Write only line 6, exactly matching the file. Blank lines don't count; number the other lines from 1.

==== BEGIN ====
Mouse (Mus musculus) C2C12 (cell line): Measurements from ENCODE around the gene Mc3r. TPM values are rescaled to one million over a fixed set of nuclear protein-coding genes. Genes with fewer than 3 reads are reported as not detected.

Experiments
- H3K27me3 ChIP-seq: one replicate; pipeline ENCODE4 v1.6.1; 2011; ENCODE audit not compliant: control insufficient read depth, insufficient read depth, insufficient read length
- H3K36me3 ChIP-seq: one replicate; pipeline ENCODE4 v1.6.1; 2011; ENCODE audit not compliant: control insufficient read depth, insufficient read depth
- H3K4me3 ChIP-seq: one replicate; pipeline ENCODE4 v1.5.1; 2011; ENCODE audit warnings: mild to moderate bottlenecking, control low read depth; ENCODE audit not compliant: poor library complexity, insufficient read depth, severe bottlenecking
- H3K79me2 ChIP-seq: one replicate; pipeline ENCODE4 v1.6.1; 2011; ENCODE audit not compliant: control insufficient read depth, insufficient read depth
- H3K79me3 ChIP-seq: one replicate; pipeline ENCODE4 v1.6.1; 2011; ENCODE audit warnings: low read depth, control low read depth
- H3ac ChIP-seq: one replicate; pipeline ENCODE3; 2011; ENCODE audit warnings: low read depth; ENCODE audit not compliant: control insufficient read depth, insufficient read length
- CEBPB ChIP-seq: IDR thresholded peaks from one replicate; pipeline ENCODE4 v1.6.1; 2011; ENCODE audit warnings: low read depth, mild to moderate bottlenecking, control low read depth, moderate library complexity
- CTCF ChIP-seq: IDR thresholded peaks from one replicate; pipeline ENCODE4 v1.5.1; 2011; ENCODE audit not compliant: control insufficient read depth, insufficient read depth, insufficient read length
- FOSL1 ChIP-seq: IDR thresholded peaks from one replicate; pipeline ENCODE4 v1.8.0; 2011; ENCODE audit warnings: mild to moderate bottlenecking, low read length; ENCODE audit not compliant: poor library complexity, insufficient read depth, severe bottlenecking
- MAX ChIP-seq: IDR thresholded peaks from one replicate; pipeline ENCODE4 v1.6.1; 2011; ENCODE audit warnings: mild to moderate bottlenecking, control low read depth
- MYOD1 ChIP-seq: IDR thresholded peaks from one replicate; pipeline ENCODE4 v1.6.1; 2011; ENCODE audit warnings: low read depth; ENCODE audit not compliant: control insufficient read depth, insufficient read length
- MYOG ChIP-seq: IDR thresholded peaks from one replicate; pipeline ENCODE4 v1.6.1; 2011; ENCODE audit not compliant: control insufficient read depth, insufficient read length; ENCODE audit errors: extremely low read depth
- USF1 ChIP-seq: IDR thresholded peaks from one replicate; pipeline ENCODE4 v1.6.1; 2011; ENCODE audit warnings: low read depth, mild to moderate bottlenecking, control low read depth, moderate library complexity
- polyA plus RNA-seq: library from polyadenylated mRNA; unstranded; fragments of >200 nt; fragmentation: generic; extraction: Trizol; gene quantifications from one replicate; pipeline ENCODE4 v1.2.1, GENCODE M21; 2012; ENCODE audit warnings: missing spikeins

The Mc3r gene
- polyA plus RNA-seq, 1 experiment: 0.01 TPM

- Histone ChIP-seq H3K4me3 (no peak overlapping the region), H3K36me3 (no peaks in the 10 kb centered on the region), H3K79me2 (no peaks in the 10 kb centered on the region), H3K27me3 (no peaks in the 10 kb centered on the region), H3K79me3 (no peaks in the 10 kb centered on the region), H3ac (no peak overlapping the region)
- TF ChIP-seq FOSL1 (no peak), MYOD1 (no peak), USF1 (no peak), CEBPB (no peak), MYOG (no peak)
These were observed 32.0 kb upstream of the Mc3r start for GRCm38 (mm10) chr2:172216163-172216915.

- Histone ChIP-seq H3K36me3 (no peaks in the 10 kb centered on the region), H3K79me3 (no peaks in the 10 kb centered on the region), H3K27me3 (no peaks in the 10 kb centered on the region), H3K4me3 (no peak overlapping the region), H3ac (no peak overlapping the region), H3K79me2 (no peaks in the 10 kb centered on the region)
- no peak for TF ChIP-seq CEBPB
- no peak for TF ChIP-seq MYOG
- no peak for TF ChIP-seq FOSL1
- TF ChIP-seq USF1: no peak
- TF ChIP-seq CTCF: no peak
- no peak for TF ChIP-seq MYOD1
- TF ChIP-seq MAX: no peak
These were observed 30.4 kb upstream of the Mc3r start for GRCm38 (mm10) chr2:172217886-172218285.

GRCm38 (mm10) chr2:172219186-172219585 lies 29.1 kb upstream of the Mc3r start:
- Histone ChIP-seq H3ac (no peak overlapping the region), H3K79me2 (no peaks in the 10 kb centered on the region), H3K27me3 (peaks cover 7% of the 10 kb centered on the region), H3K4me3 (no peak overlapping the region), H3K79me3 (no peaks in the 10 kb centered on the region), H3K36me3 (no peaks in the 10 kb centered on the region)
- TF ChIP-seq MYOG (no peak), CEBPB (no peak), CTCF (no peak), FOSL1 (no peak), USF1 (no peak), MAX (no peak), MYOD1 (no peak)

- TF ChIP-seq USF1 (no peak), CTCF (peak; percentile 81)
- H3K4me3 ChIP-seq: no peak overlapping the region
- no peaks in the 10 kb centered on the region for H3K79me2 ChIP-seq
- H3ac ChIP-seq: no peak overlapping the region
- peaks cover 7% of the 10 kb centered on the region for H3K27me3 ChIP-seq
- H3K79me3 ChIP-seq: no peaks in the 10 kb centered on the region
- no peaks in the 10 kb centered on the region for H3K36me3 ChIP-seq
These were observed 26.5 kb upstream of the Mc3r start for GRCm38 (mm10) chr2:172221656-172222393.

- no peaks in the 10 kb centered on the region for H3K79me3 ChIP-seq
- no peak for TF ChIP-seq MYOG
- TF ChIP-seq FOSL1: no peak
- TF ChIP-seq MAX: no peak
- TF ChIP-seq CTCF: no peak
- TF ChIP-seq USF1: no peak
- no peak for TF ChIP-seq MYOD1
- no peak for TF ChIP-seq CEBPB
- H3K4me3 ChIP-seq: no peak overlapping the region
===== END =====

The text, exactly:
- H3K79me2 ChIP-seq: one replicate; pipeline ENCODE4 v1.6.1; 2011; ENCODE audit not compliant: control insufficient read depth, insufficient read depth